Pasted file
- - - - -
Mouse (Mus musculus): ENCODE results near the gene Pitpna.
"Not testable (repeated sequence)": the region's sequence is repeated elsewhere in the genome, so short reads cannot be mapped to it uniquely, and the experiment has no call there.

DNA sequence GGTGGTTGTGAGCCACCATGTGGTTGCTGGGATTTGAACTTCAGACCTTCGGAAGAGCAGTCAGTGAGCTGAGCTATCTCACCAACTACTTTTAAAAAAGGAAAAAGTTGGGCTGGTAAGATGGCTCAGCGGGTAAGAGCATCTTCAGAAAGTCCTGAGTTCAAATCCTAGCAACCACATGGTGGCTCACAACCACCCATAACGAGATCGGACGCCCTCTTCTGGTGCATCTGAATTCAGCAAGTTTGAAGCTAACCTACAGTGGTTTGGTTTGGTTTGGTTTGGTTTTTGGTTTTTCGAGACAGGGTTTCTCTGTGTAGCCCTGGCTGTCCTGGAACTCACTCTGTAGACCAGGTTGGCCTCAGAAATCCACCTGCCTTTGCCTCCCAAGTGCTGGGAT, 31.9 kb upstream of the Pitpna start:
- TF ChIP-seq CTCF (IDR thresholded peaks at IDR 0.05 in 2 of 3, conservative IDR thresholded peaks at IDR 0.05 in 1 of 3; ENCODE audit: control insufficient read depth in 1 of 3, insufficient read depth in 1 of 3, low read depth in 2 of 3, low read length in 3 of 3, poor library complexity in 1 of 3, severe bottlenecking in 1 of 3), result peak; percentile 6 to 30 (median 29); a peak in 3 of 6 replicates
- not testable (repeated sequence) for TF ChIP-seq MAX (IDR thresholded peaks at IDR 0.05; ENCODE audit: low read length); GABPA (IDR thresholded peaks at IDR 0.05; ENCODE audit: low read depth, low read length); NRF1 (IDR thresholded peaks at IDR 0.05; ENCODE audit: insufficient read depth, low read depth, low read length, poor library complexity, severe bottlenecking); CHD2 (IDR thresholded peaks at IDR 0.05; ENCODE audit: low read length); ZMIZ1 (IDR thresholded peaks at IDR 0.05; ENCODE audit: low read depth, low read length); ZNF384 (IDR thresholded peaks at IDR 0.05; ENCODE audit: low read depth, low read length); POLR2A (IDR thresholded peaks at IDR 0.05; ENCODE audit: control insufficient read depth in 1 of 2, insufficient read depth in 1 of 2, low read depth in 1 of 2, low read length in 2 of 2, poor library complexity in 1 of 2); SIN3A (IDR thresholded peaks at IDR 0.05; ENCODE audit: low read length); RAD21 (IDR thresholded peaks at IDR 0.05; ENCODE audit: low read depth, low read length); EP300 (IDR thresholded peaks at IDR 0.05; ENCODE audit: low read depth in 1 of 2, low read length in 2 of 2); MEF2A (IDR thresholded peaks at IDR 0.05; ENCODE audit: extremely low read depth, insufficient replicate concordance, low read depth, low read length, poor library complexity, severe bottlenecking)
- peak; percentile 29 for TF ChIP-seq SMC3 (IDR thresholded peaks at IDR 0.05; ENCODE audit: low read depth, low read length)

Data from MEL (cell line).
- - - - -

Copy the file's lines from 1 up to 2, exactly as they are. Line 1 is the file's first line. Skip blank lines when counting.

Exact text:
Mouse (Mus musculus): ENCODE results near the gene Pitpna.
"Not testable (repeated sequence)": the region's sequence is repeated elsewhere in the genome, so short reads cannot be mapped to it uniquely, and the experiment has no call there.